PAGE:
Arthritis

Practical Self-Help Tips

  • Work for short periods, with planned rest periods in between. If you cook, keep a chair or stool near the stove, so you can rest whenever you need to.
  • Use a toaster, broiler oven, electric frying pan, crock-pot, or microwave oven for tabletop cooking to eliminate bending over the stove and oven.
  • Arrange your storage facilities so the most frequently used items are within easy reach.
  • To relieve pressure on your finger joints, use pieces of contrasting colored foam tubing over utensil handles. Try using a rocker knife, available in independent living catalogs, to slice foods. As you rock the handle up and down, the sharp, curved blade slices through the food.
  • Use a rubberized or vinyl jar opener for gripping doorknobs and appliance controls.
  • Avoid lifting or carrying heavy household items. To transfer a pot from the counter to the stove, place the pot on a tray or cookie sheet with a raised rim and slide the tray along the counter instead of trying to lift the pot.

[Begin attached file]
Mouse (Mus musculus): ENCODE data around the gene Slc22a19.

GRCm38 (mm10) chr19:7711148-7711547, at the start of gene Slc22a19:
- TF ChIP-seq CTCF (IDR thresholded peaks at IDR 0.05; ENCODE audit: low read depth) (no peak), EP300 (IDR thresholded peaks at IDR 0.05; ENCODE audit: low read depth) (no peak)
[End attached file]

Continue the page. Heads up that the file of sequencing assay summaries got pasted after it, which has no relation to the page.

• Use a cart with wheels to move items from room to room and to offer support while walking.
  • When you read, support your book with a folding book stand instead of trying to hold it open.
  • Install drawers on gliding tracks that open and close with a minimum of effort.
  • Try not to start projects early in the morning when pain and stiffness are most pronounced. Sometimes a warm morning shower or bath can relieve joint pain. Be sure to use a bathtub bench or shower chair when bathing.

Reproduced with permission of AFB Press, American Foundation for the Blind, from Maureen A. Duffy, "Additional Health Conditions" in Making Life More Livable: Simple Adaptations for Living at Home After Vision Loss, pp. 99-100. Copyright 2002 by American Foundation for the Blind. All rights reserved.

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